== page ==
AI vs Poker Legends

Libratus

Libratus is the name of a new AI developed by Carnegie Mellon University, to challenge the poker pros Jason Les, Dong Kim, Daniel McAulay and Jimmy Chou. The event is called “Brains Vs Artificial Intelligence: Upping the Ante” and is scheduled to take place from January 11 at Pittsburgh’s Rivers Casino. The decision will give us an idea on how the players perform against the machine.

The event will continue for 20 days and will have 120,000 hands-up no-limit action between the  poker pros and the new AI software for a share of $ 200,000 in prize money.

The pros will pair up and play duplicate matches (with each pair receiving the same cards as the computer in each scenario) on the casino floor and in an isolated separate room. The increased number of days and the “two-table” play (playing two hands simultaneously) will increase the chance of reaching statistical significance. The duel will be open for general public who can watch the proceedings daily during playing hours which will stretch from 1 am to around 7 pm.

The Carnegie Mellon University took part in a similar event last year as well. The Artificial Intelligence program Claudico, however failed to win the event as it finished below 3 of the 4 human competitors. It played 80,000 hands and collected the 2nd lowest number of chips.

This year, Libratus has been created to set a new benchmark for artificial intelligence.

“Since the earliest days of AI research, beating top human players has been a powerful measure of progress in the field,” said Tuomas Sandholm, the professor of computer science at Carnegie Mellon who created the bot with his PHD student Noam Brown.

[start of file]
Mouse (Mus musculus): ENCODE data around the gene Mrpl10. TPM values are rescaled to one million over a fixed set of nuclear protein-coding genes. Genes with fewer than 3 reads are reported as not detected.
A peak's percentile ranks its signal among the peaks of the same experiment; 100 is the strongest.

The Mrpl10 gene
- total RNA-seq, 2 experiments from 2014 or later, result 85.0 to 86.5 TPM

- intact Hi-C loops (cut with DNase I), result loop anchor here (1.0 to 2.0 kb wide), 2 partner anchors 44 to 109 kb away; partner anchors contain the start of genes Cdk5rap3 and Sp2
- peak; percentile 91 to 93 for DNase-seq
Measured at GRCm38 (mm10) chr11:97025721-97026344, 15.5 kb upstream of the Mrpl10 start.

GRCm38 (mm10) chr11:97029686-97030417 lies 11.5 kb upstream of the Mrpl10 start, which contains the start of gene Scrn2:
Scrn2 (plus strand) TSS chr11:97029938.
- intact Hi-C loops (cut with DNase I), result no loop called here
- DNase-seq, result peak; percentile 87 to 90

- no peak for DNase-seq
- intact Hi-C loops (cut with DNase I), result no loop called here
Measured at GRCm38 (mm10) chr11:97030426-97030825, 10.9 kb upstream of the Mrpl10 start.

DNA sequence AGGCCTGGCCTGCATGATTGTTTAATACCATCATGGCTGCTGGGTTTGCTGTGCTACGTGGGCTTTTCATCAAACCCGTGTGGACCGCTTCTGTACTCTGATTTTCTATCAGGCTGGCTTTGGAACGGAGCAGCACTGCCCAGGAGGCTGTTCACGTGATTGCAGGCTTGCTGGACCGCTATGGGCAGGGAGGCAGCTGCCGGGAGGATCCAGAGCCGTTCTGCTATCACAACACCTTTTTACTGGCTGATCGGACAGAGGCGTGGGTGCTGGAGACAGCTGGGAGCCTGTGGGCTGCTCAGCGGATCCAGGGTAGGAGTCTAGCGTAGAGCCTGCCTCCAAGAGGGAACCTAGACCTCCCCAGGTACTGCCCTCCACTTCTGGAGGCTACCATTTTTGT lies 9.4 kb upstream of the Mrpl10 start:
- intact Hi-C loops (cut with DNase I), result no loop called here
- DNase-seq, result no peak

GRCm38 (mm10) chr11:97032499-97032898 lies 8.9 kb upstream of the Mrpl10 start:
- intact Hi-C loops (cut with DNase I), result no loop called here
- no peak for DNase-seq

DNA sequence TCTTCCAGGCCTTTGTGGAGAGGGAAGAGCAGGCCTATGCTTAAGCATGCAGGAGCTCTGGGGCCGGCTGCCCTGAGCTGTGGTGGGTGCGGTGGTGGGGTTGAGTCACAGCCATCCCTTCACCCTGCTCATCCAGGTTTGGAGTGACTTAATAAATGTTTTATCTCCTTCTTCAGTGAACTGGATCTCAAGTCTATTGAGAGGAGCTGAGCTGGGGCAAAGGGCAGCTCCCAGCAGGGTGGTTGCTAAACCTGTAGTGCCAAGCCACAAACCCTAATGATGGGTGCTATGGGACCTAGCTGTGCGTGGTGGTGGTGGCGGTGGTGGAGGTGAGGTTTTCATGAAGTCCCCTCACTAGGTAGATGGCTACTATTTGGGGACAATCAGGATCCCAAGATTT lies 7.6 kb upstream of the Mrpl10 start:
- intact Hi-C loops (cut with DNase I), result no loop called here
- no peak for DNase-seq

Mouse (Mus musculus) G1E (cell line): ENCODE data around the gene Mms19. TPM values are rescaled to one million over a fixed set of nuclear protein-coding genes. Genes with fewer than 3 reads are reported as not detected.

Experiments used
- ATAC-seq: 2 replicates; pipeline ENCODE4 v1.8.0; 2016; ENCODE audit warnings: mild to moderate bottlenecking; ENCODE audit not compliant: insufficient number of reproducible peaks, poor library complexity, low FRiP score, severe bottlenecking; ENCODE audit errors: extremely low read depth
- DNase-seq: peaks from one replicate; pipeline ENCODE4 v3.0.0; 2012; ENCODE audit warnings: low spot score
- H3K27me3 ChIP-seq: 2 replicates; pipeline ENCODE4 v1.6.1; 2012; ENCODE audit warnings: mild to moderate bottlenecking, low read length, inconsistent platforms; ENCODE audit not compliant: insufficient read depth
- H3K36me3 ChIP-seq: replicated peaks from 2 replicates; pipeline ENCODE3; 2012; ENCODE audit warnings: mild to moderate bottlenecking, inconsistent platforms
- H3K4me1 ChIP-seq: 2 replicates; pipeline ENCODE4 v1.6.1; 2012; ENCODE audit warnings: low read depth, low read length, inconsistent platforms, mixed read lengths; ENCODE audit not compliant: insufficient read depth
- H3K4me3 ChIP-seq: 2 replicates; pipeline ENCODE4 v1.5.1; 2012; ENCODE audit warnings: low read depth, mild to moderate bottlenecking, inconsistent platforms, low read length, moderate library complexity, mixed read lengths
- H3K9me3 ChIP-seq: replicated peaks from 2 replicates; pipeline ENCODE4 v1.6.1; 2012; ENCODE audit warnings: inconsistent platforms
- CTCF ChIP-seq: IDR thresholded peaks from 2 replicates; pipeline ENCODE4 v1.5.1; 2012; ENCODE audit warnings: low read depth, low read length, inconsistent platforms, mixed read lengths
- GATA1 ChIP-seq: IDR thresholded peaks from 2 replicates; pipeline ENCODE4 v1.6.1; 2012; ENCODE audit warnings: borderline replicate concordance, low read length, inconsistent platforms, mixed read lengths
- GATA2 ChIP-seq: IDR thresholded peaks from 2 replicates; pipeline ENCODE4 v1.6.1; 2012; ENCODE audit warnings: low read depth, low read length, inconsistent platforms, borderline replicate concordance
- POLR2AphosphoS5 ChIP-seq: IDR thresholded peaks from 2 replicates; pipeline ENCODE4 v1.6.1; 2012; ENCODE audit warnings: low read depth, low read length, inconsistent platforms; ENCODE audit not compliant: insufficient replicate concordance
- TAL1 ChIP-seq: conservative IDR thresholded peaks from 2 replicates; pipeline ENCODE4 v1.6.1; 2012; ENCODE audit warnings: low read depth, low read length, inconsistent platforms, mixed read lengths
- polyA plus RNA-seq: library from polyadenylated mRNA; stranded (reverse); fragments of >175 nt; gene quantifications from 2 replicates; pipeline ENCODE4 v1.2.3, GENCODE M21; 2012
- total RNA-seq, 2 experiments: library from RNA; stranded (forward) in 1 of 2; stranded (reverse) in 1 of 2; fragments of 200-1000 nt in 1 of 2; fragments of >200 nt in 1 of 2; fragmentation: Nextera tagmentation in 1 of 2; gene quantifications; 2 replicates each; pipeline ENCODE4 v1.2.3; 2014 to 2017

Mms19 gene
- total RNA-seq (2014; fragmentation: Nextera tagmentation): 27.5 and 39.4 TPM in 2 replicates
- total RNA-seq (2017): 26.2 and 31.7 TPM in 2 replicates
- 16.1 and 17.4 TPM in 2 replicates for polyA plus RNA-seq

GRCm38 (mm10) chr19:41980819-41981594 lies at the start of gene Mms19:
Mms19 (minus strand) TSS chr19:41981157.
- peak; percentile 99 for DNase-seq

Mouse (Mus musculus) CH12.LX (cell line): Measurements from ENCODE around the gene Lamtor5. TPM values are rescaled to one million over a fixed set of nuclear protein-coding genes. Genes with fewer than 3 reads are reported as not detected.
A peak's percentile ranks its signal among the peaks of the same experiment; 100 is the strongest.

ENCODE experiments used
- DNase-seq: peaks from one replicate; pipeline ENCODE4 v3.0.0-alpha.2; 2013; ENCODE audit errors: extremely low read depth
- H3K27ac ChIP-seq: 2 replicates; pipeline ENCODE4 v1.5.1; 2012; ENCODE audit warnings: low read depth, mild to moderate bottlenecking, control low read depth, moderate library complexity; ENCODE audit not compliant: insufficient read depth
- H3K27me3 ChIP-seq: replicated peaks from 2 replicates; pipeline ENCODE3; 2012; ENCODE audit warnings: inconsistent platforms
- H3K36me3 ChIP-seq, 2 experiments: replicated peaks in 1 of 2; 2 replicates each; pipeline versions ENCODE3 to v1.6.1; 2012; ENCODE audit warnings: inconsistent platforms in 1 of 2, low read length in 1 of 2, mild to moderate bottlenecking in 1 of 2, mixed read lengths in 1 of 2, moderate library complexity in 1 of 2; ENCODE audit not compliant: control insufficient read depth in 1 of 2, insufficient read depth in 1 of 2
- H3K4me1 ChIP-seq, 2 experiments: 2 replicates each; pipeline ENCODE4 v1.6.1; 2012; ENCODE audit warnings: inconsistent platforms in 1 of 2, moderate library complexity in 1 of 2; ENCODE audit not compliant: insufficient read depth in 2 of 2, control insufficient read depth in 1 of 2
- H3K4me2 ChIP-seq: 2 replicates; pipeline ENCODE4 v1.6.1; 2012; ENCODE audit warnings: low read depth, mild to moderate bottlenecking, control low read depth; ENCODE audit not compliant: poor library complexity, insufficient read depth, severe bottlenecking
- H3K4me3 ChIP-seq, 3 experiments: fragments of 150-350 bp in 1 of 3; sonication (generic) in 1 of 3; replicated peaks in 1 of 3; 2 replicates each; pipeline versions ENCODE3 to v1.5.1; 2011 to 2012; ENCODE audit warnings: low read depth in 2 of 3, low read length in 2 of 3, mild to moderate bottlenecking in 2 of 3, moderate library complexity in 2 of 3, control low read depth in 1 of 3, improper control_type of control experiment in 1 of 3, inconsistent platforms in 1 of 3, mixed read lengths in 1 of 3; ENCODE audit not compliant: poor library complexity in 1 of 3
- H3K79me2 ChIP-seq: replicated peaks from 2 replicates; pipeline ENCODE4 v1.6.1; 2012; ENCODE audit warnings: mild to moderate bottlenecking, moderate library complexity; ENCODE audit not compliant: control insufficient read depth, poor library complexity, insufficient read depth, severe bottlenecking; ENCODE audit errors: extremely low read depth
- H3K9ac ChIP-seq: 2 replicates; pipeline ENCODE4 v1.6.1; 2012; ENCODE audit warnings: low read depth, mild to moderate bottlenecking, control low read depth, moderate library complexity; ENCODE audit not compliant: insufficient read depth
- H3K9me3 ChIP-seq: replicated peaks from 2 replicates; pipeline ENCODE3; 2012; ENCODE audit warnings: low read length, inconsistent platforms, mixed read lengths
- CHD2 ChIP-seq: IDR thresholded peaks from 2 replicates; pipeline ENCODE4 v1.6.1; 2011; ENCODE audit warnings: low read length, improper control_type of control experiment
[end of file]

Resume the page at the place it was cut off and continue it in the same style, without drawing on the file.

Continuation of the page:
“That was achieved with chess in 1997, with Jeopardy! In 2009 and with the board game Go just last year. Poker poses a far more difficult challenge than these games, as it requires a machine to make extremely complicated decisions based on incomplete information while contending with bluffs, slow play and other ploys,” he added.

But Sandholm has learned from last years’ experience. “We knew Claudico was the strongest computer poker programme in the world, but we had no idea before this competition how it would fare against four Top 10 poker players,” he had said then.

Libratus is not merely an improvement on Claudico as it was built from the start. It was helped by the Pittsburgh Supercomputing Centre’s Bridge supercomputer to calculate the potential winning strategy for imperfect information games.

A massive improvement over Claudico, 15 million core hours of computation has been used for Libratus versus the two to three million core hours for Claudico. Other improvements include some “weird moves” like limping (a favoured strategy of the old bot which was exploited by the players) and new technology to achieve Nash equilibrium – a strategy that neither player can benefit from changing strategy if the other player’s strategy remains the same.

The Latin meaning of Libratus is balanced and powerful, and it will have to show exactly these two traits it will need to beat the human competitors. It has a new endgame-solving approach that has uses a method to find equilibrium faster, identifying hands that are not promising and ignoring these paths the next time, it uses the Bridge’s computer to do live computations.

The results from this game are likely to have implications for other sectors that are characterised by incomplete and misleading information, like business, military, cyber security and medicine.